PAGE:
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RHC closures may just erode care, not free up care resources

By Brendan Williams

The prospective closure of state-run residential habilitation centers (RHCs) serving those with severe disabilities has been a contentious issue for years.  It’s been subject to innumerable studies, with a new one tasked to begin by Sept. 1.

In the past session, the Legislature, in 2SSB 5459, agreed to close two RHCs. Bremerton’s Frances Haddon Morgan Children’s Center will close outright by Dec. 31, while the Yakima Valley School in Selah will close, through attrition, once its now-frozen population drops to 16.

Three facilities will remain.

While RHCs were characterized as schools, the new law bars admission of any resident under 16 — and allows for only the short-term care of those under 21 lacking alternatives.  That arbitrary age limitation may or may not be legal.

Proponents of closure argue RHCs represent an antiquated, institutional model of care that the disabilities’ rights community has fought to move away from.  There is no dispute this is how the RHCs started out.

Indeed, they represent a commitment as old as statehood itself.  Article 13 of the Washington Constitution, as originally-worded in 1889, provided for the state to foster and support institutions “for the benefit of blind, deaf, dumb, or otherwise defective youth; for the insane or idiotic[.]”

The population of RHCs today is but a fraction of what it was once.  However, RHCs have also evolved with the times.

In the 1999 Olmstead decision, the U.S. Supreme Court held that under the Americans with Disabilities Act a state is obligated to serve citizens with disabilities in the least-restrictive setting appropriate to care needs.

Writing for the Court, Justice Ginsburg rebuked “unwarranted assumptions” that persons with disabilities “are incapable or unworthy of participating in community life.”  Yet the Court has also recognized not every person with disabilities can be served in a home-like setting.  And inherent in any right of choice is the right to choose a care setting some may disapprove of — like a state-run institution.  There are those who simply prefer the social setting, and accountability through many monitoring sets of eyes, of a facility.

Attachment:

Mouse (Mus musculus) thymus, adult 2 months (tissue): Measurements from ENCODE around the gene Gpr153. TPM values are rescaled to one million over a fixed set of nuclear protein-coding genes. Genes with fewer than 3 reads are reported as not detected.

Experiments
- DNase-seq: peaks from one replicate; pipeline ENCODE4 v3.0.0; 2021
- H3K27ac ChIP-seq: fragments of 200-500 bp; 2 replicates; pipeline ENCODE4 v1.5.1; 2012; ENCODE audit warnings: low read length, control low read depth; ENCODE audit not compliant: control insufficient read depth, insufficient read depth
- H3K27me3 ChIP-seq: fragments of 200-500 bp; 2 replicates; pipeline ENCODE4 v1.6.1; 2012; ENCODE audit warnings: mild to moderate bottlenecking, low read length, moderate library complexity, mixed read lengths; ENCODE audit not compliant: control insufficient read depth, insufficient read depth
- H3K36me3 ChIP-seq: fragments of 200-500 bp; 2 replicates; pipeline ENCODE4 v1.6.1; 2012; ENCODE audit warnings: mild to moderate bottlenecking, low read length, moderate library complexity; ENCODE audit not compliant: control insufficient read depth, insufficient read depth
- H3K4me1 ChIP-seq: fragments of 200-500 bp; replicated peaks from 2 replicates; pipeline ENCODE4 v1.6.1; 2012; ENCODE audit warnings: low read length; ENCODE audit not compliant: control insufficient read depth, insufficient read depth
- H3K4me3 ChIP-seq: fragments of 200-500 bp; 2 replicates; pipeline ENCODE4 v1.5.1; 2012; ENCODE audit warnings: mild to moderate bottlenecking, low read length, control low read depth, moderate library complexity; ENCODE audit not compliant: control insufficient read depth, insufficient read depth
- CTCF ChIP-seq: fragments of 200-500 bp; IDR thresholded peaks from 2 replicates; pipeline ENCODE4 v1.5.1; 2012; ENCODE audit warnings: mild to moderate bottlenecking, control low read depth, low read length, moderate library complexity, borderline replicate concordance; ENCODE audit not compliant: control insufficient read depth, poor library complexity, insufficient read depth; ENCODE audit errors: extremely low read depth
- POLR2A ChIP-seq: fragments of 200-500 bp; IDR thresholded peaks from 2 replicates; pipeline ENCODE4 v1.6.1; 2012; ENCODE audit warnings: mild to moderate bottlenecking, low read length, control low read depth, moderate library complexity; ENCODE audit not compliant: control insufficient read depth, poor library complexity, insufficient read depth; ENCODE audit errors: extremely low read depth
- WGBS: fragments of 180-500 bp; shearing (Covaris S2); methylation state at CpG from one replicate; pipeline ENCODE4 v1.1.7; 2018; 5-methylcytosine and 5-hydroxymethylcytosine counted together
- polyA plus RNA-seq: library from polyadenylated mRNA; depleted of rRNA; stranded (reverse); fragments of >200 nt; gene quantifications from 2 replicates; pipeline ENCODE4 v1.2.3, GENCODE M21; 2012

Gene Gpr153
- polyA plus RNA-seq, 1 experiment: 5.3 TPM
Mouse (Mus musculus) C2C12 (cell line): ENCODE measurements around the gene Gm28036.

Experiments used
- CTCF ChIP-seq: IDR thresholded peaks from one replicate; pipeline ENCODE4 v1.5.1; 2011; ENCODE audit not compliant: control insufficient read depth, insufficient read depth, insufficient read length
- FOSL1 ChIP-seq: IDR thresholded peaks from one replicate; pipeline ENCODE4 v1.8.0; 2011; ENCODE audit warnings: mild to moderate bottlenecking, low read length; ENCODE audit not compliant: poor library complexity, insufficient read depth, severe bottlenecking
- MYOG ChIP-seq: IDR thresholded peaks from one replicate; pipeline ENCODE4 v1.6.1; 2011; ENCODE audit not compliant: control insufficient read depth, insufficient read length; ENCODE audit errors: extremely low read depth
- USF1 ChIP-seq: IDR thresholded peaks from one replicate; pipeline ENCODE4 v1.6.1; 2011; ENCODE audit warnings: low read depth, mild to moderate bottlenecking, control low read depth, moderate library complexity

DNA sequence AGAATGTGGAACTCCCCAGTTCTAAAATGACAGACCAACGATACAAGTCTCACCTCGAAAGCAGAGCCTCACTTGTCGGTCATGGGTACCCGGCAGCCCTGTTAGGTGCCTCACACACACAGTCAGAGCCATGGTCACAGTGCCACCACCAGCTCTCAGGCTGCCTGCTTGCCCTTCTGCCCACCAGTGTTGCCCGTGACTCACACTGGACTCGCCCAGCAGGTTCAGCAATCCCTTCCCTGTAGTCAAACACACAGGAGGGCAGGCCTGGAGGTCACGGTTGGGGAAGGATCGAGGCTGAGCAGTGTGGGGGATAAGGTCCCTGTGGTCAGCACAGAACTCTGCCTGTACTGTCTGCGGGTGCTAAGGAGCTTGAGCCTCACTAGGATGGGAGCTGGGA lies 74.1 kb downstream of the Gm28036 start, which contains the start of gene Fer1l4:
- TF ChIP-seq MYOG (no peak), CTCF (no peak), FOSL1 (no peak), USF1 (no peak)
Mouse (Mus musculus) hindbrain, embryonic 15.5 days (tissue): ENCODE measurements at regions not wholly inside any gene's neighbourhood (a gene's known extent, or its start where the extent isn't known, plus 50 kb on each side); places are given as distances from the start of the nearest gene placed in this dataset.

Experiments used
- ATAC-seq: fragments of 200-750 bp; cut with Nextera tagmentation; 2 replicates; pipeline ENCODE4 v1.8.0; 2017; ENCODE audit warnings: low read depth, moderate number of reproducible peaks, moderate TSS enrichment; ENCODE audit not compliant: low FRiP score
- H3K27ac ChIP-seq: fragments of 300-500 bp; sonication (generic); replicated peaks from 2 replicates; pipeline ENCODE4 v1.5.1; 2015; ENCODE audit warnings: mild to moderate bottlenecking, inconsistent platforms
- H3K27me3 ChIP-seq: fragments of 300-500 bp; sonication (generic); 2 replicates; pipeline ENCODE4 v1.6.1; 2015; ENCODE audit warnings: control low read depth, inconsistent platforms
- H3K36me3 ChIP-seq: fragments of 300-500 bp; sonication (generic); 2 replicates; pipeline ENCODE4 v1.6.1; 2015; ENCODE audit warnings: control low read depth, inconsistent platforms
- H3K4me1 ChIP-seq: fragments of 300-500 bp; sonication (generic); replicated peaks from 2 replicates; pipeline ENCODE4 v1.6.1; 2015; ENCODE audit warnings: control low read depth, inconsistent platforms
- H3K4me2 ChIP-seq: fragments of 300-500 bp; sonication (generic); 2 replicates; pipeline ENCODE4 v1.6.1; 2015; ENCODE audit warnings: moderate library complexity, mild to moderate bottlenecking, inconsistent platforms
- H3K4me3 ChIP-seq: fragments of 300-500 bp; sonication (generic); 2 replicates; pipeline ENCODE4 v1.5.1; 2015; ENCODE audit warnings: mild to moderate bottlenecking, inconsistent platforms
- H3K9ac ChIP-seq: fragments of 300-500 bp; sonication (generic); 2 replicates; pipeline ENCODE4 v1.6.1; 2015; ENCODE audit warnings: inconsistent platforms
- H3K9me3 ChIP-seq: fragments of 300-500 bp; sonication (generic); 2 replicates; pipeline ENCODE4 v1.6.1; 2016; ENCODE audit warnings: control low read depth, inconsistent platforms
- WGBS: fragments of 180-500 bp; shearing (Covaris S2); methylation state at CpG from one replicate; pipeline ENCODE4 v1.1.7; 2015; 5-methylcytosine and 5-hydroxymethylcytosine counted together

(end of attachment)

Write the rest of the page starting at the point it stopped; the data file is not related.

We’ve moved away from the dark days when those with disabilities were “warehoused” in institutions.  Washington has been ahead of the curve in developing community-based options for long-term care.

Yet huge need goes tragically unmet.  Last month a KING-5 news story highlighted the fact that more than a third of those with disabilities are not receiving state assistance, and reported on one mother caring alone for a 24-year-old daughter — who had not been expected to live past age 9 — who is blind, deaf, and has severe mental and physical disabilities that give rise to behavioral issues.  The mother had contemplated hanging herself.

For many of those desperate and without any state assistance, I know RHCs look like gold-plated oases.  If they are closed, would not the money saved serve unmet community care needs? A House bill report summarizing testimony in support of 2SSB 5459 states, “savings would be used to provide services to the 13,600 on a waiting list.”  Not necessarily.

First, from an economy-of-scale perspective, it may be for some with severe disabilities that RHC care is as efficient as care is going to get.  For all its talk of “deinstitutionalization,” the state has offered private nursing homes enhanced rates to admit some RHC residents.  However, a generally geriatric setting is not appropriate for a younger resident with behavioral issues.  Nursing homes are limited to admitting residents fitting their care standards.

Nor would saved dollars necessarily follow residents.  The Legislature doesn’t preserve such nexuses even where promised.